This morning, EULEX police officers from the Organised Crime Investigation Unit carried out a search and arrest operation, related to a major investigation into alleged corruption and procurement fraud.
The alleged fraud relates to procurement procedures at Kosovo Police and business suppliers of police weapons and ammunition. Due to this alleged fraud, the Kosovo Police budget has suffered losses that could amount to millions of euros, which make Kosovo Police the primary victim in this affair.
Our police reform agenda might be made more urgent by spending cuts, but it’s not just about managing smaller budgets. Overdue action to cut out inefficiency and waste, a ruthless assault on targets and bureaucracy, a restoration of police discretion and independence, a National Crime Agency to get tough on organised crime, the most transparent crime data in the world, and a new model of accountability that puts the people in charge of policing.
THE International Consortium of Investigative Journalists (ICIJ) and Greenpeace have released the results of investigations into alleged malpractice in the Spanish fishing industry.
The ICIJ investigation claims that the Spanish fishing industry has received more than €5.8 billion in subsidies since 2000 to expand its capacity and global reach, but that public fortune supports a fleet with an extensive record of flouting rules and breaking the law.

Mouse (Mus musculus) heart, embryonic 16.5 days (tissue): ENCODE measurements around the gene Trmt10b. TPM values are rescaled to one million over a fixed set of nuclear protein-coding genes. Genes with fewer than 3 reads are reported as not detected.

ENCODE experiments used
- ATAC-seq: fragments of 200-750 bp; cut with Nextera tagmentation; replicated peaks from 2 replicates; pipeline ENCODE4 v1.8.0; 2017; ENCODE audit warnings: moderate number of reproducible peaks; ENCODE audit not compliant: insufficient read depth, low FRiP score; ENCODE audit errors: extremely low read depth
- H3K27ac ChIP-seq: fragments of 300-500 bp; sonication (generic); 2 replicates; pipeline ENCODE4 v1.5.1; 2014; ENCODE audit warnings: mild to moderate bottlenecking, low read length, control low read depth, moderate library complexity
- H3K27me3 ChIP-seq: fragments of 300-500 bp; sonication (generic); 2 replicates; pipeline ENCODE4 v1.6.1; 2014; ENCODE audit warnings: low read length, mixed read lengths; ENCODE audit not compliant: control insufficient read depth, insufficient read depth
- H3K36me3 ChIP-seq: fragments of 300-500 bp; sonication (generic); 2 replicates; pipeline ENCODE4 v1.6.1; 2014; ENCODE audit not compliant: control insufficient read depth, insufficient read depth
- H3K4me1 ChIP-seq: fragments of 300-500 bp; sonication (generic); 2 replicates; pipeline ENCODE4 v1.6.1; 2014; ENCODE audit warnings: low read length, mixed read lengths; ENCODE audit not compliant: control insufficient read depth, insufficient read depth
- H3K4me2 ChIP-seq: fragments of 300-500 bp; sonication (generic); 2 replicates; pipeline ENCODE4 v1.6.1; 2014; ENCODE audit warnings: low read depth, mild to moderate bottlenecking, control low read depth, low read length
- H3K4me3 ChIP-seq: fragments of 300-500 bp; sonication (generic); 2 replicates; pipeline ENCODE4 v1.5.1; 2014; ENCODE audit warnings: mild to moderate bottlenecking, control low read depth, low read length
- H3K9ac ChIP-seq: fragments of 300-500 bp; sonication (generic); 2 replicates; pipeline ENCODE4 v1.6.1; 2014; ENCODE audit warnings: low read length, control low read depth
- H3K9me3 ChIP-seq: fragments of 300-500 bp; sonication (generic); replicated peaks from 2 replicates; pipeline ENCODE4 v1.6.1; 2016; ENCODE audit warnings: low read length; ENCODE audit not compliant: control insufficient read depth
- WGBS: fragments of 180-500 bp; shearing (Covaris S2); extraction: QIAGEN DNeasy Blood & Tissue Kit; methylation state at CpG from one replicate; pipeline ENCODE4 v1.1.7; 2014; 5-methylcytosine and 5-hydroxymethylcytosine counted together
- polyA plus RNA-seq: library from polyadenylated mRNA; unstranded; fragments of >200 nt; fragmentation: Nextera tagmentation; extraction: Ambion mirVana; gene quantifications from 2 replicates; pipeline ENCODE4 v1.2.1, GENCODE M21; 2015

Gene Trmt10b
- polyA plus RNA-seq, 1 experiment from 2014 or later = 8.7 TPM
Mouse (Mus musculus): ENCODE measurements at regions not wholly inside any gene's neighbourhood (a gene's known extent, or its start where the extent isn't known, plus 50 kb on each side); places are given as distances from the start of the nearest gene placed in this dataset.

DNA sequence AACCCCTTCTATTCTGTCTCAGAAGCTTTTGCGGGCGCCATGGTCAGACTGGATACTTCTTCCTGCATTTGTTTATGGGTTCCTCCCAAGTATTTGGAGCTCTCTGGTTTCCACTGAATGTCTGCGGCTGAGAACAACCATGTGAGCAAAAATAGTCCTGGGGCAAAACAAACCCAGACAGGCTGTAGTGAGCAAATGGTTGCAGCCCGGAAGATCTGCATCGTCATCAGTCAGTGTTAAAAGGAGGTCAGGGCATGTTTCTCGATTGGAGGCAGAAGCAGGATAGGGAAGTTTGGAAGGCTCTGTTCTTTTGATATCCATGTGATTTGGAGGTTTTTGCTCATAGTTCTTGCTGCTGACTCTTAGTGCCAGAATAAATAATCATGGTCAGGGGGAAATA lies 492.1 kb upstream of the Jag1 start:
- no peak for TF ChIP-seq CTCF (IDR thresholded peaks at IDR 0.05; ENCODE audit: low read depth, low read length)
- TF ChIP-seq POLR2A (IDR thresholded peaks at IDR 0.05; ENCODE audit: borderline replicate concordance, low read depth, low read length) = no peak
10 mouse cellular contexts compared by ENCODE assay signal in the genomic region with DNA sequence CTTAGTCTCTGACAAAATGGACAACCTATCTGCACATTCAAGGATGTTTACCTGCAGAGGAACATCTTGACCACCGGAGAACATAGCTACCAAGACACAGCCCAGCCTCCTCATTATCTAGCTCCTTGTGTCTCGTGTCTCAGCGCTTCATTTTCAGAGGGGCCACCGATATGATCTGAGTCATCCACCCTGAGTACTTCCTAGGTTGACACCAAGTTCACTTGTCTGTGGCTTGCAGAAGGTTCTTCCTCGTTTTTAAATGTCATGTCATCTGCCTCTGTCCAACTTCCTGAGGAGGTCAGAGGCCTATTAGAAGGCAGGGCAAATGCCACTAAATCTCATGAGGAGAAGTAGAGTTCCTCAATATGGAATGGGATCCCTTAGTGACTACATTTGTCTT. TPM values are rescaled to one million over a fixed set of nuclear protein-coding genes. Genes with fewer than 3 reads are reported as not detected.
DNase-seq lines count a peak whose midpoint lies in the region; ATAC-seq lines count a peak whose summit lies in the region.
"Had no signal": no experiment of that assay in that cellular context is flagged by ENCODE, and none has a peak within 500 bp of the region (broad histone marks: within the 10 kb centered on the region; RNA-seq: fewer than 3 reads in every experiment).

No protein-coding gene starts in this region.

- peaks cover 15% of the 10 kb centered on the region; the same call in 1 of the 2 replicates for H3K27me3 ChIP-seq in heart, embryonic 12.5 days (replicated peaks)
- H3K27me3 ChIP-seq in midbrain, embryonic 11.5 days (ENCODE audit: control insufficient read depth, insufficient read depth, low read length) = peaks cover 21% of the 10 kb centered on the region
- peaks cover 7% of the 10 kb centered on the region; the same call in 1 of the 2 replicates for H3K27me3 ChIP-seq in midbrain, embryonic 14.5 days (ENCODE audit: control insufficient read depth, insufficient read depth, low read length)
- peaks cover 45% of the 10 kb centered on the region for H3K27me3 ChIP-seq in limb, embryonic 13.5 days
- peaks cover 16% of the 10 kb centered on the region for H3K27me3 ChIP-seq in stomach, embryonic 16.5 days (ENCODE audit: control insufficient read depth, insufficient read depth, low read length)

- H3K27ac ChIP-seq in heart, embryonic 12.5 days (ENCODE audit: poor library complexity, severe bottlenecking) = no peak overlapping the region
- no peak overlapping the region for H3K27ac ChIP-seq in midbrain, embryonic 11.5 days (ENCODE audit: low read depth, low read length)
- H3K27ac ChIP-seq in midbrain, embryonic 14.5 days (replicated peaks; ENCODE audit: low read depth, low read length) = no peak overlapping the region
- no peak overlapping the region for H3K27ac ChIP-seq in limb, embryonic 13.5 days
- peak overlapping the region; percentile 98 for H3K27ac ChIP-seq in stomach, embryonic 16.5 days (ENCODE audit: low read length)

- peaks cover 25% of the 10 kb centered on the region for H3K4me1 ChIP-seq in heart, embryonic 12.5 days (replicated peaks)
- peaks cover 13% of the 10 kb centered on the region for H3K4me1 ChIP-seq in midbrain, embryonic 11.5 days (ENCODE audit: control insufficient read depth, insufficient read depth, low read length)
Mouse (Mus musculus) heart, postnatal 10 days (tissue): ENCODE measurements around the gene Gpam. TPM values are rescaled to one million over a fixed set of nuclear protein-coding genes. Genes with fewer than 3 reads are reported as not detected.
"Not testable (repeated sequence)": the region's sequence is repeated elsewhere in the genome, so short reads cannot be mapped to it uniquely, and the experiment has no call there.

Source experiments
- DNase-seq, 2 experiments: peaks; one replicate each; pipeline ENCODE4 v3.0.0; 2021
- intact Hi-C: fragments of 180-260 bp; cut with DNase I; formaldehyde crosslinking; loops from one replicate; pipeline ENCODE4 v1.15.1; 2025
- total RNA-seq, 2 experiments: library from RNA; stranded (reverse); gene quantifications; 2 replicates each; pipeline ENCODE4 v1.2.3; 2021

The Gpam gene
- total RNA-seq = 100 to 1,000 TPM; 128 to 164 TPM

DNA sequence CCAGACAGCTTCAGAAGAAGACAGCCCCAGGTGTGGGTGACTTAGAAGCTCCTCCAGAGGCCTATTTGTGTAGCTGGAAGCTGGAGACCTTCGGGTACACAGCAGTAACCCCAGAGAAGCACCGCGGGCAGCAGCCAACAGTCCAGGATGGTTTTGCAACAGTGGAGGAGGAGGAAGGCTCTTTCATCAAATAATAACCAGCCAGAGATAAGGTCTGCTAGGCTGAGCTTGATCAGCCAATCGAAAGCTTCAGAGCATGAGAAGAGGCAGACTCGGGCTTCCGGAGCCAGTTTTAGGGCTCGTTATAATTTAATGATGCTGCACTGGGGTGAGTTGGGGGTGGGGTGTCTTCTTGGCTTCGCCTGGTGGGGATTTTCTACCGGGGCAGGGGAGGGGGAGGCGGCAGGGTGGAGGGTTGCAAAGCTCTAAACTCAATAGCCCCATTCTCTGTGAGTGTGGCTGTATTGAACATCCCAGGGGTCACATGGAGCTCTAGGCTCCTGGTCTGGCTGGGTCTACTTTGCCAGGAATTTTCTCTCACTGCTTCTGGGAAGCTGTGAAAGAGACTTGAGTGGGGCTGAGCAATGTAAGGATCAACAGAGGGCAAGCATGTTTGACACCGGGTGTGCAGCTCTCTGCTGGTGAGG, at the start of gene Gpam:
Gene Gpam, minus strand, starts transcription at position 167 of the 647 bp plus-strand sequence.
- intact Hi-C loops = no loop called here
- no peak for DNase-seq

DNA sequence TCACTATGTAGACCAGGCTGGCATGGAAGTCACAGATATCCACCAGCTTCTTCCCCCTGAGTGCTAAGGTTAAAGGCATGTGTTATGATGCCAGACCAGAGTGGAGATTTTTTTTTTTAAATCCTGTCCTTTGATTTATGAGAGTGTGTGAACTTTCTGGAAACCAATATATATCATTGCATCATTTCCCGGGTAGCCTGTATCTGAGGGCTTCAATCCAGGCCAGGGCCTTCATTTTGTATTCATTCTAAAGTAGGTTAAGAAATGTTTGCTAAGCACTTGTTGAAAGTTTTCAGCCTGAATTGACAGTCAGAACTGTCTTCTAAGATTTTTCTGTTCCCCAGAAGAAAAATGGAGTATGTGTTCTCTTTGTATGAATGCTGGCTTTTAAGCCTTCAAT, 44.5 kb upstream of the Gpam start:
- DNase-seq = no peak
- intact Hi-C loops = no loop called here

Meanwhile Greenpeace say they have revealed how Spain, by far the most influential nation in the formulation of Europe’s Common Fisheries Policy, is repeatedly and systematically overlooking illegal, unreported and unregulated (IUU) fishing by its huge fleet throughout European waters and beyond.
The probe into the Spanish fishing industry by the ICIJ is the latest instalment of Looting the Seas, an ongoing investigation into ‘the forces that are rapidly depleting ocean resources’.
The ICIJ says that while European Union officials scramble in a last-ditch effort to save what are left of declining fish stocks, a look at the Spanish fleet – the region’s most powerful player – shows what they are up against.
“Fish are not an unlimited resource,” said fisheries economist Andrew Dyck of University of British Columbia. “When the public purse is the only thing propping this industry up, we are paying for resource degradation.”
ICIJ says its analysis is the first in-depth look at how much public aid Spain has received, primarily from the EU, but also from the national and regional governments.
“Subsidies keep the Spanish industry afloat. They account for a third of the sector’s value. Simply put, nearly one-in-three fish caught on a hook or raised in a farm is paid for with public money,” the ICIJ claims.
Among the findings of the ICIJ study are:
In a new report titled ‘Ocean Inquirer’ by Greenpeace, the campaigning organisation takes as a case study one Galician family whose companies have received over €16 million in subsidies from European taxpayers to fund a long list of criminal activities.
Greenpeace say: “The Vidal family’s many ships have been found conducting IUU fishing for decades, right around the world, and been prosecuted in the US, the UK and in the Pacific and the Spanish government have promised on numerous occasions to investigate and put an end to these abuses. But what they have actually done is fund them – with our money.